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Before last season, the current members of the Spring Grove boys' basketball team only had bad memories about the program.

They grew up when the Rockets were in the midst of 19 consecutive losing seasons.

In fact, prior to the 2014-15 season, many of the players on the current roster weren't even born the last time Spring Grove saw a larger number in the win column than in the loss column. Losing was ingrained in the minds of basketball players growing up in the paper mill town.

Somewhere along the way, however, things changed for the current crop of players. The losing ways at the varsity level grew old and tiresome and the talent got better, eventually resulting in last season's 15-10 campaign that snapped the program's losing streak and returned the Rockets to the District 3-AAAA playoffs for the first time in more than two decades.

It was an abrupt turnaround for the program, going from seven wins in 2013-14 to 15 in 2014-15. Last year's Rockets came within one win of qualifying for the state tournament. Now, just a third of the way through 2015-16, Spring Grove has seemingly picked up where it left off last year and is poised to take its rapid improvement to whole new levels.

"Off of who we were getting back from last year, we were getting back everyone from last year except for 100 points," Rockets head coach James Brooks said. "And we had a good run and went into districts and now the kids have finally gotten to a point where they believe they can win. So, having this kind of start is not a surprise. It's building off of what we did last year."

Building for success: So far, the building blocks put in place from last year have catapulted Spring Grove to a 6-1 start this year, with the only loss coming by three points to unbeaten Central York (10-0). While the number of games played is far and away the fewest out of the York-Adams League teams, the wins that the Rockets have picked up aren't too shabby. They're coming off a championship performance at the Warwick Holiday Tournament earlier this week and also have a road victory against perennial power York High already on the resumé.

It's been those results that have started to earn Spring Grove more attention within York County and beyond, but something the players expected all along.

"We've been together for a long time," junior Eli Brooks said. "And we've been going up through the program (over) the years, but I thought we'd be pretty good. We did a lot of summer stuff and I thought we looked good then, and went to Kutztown and lost to Norristown only by three and Norristown is supposed to be pretty good."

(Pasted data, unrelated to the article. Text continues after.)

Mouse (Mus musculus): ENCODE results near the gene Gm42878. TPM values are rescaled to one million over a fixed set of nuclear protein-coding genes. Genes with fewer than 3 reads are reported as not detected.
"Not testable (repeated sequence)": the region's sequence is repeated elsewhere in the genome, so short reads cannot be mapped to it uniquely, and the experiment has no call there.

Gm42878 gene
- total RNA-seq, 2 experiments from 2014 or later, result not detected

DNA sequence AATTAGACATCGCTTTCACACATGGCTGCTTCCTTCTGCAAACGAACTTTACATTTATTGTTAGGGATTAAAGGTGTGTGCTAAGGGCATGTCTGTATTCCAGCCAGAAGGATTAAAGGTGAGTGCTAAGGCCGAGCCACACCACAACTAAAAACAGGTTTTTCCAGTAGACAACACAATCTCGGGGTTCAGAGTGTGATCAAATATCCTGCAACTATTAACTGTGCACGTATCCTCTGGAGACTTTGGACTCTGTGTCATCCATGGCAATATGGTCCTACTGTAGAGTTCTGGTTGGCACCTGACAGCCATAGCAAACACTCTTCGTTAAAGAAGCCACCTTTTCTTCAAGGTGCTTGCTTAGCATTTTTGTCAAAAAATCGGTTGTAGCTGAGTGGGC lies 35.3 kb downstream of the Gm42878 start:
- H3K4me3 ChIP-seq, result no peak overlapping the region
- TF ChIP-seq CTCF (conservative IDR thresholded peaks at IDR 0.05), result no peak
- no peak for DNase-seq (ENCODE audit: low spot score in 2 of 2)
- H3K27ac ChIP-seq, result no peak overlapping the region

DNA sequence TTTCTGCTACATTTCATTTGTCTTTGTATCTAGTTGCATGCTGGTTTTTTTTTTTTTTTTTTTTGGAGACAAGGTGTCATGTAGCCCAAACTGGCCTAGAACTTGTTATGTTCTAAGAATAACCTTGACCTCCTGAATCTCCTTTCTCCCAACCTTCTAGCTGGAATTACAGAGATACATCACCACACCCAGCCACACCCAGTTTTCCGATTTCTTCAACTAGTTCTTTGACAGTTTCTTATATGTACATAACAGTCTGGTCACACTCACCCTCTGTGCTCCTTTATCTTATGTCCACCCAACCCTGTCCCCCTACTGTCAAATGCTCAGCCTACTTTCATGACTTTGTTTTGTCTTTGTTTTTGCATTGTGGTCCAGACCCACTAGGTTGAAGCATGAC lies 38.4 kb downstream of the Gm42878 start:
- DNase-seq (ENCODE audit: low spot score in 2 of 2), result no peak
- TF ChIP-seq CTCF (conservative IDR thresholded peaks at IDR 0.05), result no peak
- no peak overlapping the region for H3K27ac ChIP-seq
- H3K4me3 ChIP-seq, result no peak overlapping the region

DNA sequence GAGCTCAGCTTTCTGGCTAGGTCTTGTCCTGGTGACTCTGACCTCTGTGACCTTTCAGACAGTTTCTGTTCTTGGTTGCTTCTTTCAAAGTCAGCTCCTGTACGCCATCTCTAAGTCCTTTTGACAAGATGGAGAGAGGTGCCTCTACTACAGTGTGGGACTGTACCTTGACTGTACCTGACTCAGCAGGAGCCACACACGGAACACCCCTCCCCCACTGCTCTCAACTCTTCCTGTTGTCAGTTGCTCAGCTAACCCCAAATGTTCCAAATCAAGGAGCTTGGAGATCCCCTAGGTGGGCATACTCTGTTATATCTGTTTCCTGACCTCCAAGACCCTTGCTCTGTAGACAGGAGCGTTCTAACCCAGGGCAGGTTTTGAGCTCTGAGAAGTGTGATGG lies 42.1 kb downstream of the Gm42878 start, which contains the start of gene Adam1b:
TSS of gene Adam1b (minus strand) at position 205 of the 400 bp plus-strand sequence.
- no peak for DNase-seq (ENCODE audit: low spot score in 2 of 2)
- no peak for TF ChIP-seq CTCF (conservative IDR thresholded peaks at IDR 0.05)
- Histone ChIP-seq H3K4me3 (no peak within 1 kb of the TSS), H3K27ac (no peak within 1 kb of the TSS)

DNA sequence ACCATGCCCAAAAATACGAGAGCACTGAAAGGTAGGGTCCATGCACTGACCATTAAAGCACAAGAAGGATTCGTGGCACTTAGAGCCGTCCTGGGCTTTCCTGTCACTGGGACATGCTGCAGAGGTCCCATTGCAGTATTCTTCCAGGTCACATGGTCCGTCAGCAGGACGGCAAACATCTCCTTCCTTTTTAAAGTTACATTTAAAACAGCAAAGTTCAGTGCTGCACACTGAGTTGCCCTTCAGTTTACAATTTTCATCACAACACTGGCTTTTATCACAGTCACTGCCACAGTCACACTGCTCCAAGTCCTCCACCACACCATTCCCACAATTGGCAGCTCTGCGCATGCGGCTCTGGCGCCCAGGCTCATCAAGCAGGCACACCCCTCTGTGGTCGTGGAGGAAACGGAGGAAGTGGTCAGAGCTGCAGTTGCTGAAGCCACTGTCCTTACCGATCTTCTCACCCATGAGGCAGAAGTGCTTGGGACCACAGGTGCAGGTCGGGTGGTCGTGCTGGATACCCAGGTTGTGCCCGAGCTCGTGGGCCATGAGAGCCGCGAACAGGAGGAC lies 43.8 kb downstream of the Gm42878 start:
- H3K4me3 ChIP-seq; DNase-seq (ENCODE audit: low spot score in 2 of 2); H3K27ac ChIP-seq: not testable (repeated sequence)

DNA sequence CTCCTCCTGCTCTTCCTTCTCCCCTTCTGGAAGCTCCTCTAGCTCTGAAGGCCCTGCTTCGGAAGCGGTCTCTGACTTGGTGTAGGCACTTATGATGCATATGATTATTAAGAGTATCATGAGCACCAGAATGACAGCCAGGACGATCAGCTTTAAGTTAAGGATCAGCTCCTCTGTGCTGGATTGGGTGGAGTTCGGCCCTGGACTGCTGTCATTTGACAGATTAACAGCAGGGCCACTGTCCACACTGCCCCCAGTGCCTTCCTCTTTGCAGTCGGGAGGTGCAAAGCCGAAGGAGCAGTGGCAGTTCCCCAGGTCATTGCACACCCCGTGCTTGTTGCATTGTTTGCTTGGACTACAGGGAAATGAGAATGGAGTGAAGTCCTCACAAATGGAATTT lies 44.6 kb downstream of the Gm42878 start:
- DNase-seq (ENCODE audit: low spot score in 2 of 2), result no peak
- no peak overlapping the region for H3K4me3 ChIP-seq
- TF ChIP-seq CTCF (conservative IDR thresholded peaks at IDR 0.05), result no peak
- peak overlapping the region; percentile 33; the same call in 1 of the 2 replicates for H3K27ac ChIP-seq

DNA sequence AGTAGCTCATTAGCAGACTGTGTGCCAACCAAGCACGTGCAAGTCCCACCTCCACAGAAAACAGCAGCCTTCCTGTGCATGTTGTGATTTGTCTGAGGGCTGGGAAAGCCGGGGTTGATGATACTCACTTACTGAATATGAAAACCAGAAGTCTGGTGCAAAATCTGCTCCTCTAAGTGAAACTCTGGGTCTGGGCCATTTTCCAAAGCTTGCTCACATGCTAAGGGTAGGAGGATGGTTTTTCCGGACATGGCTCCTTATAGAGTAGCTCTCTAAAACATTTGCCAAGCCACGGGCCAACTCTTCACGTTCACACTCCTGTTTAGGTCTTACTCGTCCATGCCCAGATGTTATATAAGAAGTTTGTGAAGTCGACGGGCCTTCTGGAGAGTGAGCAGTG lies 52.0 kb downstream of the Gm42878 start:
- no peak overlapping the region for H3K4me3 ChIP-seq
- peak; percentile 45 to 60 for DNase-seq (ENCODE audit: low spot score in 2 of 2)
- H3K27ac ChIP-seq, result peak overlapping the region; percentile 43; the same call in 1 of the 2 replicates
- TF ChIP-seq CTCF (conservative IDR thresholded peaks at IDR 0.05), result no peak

Scoring depth: Around the league and the mid-state, Eli Brooks' name is well known. He's the sharp-shooter on the Rockets drawing the attention of several prominent NCAA Division I programs. He's seen coaches from Notre Dame venture to the rural town to watch him practice. In a way, the Spring Grove revival begins with him.

His talents are undeniable, instantly made apparent by his league-leading 29.5 points-per-game average and nine Division I offers. Yet, one player doesn't make a team and he's hardly been on his own in helping turn around the Rockets.

The complementary pieces around Eli have made a huge impact. Senior forward Darin Gordon is averaging a tidy 16.5 points per game, good for 11th in the league. Together, those two make up one of the best-scoring duos in the Y-A League and about 54 percent of the Rockets' offense. On top of Brooks and Gordon, Spring Grove has three other guys who are hovering at or above five points per game in senior Grant Wierman (6.0 ppg), senior Josh Bellamy (4.7 ppg) and junior Jon Sager (4.5 ppg).

"I think we have one of the best scoring combo duos in the league, in Eli and Darin Gordon," James Brooks said. "With those two, people used to rely on them and attract to them. Now we have other guys stepping up and we have a double-digit scorer, or close to double-digit scorer, out of someone else every single game. So, we have that third person, it might not be the same person every night, but there's multiple people stepping into that role."

A grueling finish: That depth of scoring will be essential for the Rockets as the season progresses. Because of the light schedule in the opening month of the season, Spring Grove faces a condensed slate at the start of the new year, playing its final 15 games over a period of 28 days. That includes three consecutive weeks when the Rockets will play four games in seven days and four pairs of back-to-back games.

It makes the strong start that much more important, knowing that as legs become tired and players wear down during January, the team will have some key victories to fall back on if necessary. James Brooks, however, doesn't think the road ahead will be a problem for his team, especially knowing that his players, like most athletes, would rather play games than practice.

"I think our guys will really thrive in playing back-to-back," he said. "They enjoy the competition of it now and come game day, they're ready for it."

If the early-season success is any indication, then Spring Grove will have plenty more games to play well past the end of the regular season.

"I want to keep the program at this level," James Brooks said. "That's our expectation, is to compete for a county championship and go into districts and then qualify for states. I want that to be an every-year goal like so many other teams in our league."

— Reach Patrick Strohecker at pstrohecker@yorkdispatch.com

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